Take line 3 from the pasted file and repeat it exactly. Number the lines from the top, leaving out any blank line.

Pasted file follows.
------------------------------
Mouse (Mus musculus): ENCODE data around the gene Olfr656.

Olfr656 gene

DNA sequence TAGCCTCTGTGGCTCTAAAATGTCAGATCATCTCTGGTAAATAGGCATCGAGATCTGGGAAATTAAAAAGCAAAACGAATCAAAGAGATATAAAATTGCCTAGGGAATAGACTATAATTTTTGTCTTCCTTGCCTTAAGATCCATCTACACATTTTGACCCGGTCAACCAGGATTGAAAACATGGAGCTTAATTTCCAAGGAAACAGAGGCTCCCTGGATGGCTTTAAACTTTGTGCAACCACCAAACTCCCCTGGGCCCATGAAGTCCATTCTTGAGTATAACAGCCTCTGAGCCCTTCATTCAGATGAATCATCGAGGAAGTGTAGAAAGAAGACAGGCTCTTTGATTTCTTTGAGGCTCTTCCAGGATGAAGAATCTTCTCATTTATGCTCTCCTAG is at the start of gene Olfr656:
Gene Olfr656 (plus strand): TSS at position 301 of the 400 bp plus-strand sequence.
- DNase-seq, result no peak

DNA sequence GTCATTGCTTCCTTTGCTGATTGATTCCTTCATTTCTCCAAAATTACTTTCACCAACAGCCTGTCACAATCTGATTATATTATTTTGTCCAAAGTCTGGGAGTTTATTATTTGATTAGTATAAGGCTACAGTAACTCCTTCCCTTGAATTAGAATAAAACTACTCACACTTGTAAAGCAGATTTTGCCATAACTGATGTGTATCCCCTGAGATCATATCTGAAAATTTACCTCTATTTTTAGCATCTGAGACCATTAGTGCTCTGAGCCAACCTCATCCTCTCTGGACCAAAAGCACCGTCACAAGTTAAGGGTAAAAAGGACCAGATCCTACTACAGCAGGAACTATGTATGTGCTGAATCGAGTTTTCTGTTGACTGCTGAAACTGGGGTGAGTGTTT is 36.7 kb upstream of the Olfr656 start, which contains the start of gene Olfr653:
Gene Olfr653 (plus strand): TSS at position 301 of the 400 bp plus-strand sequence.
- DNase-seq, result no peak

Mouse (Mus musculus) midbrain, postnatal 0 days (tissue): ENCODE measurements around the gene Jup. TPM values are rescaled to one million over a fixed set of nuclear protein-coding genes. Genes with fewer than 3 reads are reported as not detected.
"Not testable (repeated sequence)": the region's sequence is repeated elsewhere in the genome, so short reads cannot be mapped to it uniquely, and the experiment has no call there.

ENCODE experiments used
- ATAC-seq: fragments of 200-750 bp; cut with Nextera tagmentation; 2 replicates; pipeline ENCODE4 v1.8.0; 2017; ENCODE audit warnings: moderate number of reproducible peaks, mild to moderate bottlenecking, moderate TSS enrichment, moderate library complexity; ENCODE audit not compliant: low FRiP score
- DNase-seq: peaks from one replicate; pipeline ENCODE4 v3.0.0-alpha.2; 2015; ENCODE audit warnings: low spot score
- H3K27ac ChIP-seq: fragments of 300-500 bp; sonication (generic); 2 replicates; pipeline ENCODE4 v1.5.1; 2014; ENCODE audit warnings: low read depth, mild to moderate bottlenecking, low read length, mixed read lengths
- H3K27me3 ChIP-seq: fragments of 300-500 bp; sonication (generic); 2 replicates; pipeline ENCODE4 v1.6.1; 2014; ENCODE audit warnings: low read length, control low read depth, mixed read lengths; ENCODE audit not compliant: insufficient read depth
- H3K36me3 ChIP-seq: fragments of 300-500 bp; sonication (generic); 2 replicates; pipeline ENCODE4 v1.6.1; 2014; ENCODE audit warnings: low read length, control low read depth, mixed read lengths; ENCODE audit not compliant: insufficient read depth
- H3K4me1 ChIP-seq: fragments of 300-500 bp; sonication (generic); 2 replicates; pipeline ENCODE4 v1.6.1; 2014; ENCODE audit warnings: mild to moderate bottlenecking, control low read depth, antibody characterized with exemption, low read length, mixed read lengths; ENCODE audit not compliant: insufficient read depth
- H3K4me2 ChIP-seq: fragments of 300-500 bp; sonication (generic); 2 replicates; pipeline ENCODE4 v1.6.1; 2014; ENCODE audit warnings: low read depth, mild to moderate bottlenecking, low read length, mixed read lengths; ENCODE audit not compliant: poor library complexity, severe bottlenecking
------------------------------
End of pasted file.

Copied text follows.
DNA sequence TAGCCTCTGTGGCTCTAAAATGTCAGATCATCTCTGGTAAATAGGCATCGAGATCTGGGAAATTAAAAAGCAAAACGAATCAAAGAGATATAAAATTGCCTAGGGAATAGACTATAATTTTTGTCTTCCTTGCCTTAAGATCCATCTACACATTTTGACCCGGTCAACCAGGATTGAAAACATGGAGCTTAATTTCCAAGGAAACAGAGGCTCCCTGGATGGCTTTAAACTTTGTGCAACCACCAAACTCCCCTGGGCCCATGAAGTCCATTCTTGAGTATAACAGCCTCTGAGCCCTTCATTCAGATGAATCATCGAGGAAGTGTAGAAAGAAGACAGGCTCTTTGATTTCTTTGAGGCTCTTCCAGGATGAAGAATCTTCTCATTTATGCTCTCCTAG is at the start of gene Olfr656: